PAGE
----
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The Maine Jewish Film Festival Returns: In its 22nd year, screening more than 40 unique films about the richness and resilience of the Jewish experience

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Taking place in five towns across the state, the Maine Jewish Film Festival is back for its 22nd year, this time with a subtheme of musical excellence.
Opening with the Argentinian film The Last Suit, about an 88-year-old tailor who makes the long trip from Buenos Aires to Poland to see the friend who saved his life at the end of WWII, the MJFF brings over 40 documentary, narrative, and children’s films to screen in area theaters from March 9 to 17. Collecting films about America’s first fast-food restaurant (The Automat), a documentary about ‘women helping women’ in the heart of Brooklyn’s Hasidic Community (93 Queen), a biopic about the complex life of Maus comic book artist Art Spiegelman (The Art of Spiegelman), an unlikely musical combo between a Jewish harmonica player and a Harlem blues legend who played with James Brown and Etta James (Satan and Adam), and a doc about Jane Jacobs, the New York City planning activist and writer whose book The Death and Life of Great American Cities is one of the most quietly influential texts in the 20th century (Citizen Jane: Battle Cry For the City).
Like past festivals, the over 40 films offered here feature a wealth of subject matter, genres and experiences. Audiences can find romances, comedies, sports rivalries, deeply personal family stories, immigrant journeys, historical reenactments of heroic exploits, film noir thrillers, and much more across the impressively diverse roster. According to executive director Barbara Merson, the dizzying selection is all part of the festival’s underlying mission of uniting people across cultures to showcase the richness and resilience of the Jewish experience.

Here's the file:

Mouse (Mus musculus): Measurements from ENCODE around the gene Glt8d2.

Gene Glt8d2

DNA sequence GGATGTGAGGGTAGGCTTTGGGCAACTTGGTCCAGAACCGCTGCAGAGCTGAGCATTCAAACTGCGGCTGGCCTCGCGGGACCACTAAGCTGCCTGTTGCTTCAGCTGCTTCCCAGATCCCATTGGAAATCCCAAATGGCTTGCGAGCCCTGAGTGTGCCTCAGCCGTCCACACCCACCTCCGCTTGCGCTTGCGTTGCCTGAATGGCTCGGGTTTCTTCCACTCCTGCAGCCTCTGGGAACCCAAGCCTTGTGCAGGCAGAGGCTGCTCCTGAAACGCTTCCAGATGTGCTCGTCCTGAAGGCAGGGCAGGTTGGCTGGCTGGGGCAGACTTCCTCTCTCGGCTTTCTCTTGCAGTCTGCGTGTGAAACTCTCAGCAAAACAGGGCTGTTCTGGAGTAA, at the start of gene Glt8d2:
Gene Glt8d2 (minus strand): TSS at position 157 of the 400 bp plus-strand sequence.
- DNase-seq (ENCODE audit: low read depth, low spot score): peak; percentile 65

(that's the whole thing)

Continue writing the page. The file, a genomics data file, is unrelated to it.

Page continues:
With special concerts planned during screenings including an Old Blues Kats show in the Portland Museum of Art cafe before the poignant blues documentary Satan and Adam, live piano accompaniment by Carolyn Swartz during the classic Yiddish silent film Jewish Luck, and Portland’s Primo Cubano jamming out on closing night before the screening of The Mamboniks, an aptly paired documentary about how Jewish and Latin cultures met on dance floors in 1950s New York City. Another film, the Grammy-nominated Itzhak, celebrates the life of legendary violinist Itzhak Perlman and engages viewers on questions of Jewish identity in between some stunning musical arrangements. “How do you find historical truth when there are so many different points of view? That’s another theme that’s important today,” said Merson. “We’re hoping to broaden the horizons of Jews and non-Jews alike. We don’t all have broad international experiences. Our mission is to provide a safe space for people to explore.”